It has been hypothesized by many that foot design can influence gait. This idea was investigated in both simulation and hardware for the five-link, planar biped ERNIE controlled under the Hybrid Zero Dynamics paradigm. The effects of walking speed, foot radius, and foot center of curvature location on gait efficiency and kinematics were investigated in a full factorial study of gaits optimized using a work-based objective function. In most cases, the simulation correctly predicted the trends observed in hardware, indicating that simulation can be used for foot design. As expected, increasing walking speed decreased the energetic efficiency. The dominant effect of speed on joint kinematics was to alter the timing of the peak hip flexion. Increasing foot radius up to the length of the shank improved the energetic efficiency and increased the range of motion of the hip and knee joints. Shifting the foot center of curvature location forward altered the energetic efficiency in a manner that interacted with changes in foot radius. The energetically optimal foot center of curvature location was coincident with the shank for a large foot radius and shifted far in front of the shank for a small foot radius. In all cases, the forward shift increased the range of motion of the hip and knee joints. Therefore, a robot designer can achieve similar energetic benefits across a range of speeds with either a larger radius foot or a smaller radius foot whose center of curvature is located forward of the shank.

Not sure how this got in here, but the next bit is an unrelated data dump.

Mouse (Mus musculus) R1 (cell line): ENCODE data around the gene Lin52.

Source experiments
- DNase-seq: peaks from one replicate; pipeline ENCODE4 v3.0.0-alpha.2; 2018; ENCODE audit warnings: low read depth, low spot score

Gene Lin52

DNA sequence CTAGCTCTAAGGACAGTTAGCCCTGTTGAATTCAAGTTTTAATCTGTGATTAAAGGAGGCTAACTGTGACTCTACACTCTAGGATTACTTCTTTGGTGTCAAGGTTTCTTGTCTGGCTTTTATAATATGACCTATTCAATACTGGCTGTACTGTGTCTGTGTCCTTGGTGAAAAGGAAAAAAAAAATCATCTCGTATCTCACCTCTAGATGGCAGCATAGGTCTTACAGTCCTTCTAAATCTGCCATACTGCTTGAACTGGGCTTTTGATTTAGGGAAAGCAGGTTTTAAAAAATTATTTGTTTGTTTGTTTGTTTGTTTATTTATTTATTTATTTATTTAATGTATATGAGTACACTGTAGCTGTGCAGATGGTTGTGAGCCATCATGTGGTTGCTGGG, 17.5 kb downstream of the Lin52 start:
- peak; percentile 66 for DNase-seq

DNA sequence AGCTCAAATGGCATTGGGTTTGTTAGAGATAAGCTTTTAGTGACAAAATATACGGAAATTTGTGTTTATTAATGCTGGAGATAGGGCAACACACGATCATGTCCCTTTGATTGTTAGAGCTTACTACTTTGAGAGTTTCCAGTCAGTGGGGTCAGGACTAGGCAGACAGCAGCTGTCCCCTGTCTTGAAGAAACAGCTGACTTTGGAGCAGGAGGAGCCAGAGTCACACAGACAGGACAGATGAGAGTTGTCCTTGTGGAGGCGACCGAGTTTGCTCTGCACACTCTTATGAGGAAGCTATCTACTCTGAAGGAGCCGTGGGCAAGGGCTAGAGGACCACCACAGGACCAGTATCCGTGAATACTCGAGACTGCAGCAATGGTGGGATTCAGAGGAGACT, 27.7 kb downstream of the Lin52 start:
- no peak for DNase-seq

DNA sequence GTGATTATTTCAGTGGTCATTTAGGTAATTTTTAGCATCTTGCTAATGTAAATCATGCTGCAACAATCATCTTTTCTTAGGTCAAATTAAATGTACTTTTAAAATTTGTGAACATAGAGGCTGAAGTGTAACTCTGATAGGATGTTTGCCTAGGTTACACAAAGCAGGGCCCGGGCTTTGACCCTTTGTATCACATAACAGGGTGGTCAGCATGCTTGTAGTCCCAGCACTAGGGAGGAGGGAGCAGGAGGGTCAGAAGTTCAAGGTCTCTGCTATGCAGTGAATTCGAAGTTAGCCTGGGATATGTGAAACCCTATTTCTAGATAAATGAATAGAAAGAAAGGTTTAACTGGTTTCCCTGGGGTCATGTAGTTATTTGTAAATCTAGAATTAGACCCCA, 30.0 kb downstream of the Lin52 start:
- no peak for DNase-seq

All Science Journal Classification (ASJC) codes
- Modeling and Simulation
- Mechanical Engineering
- Electrical and Electronic Engineering
- Artificial Intelligence
- Applied Mathematics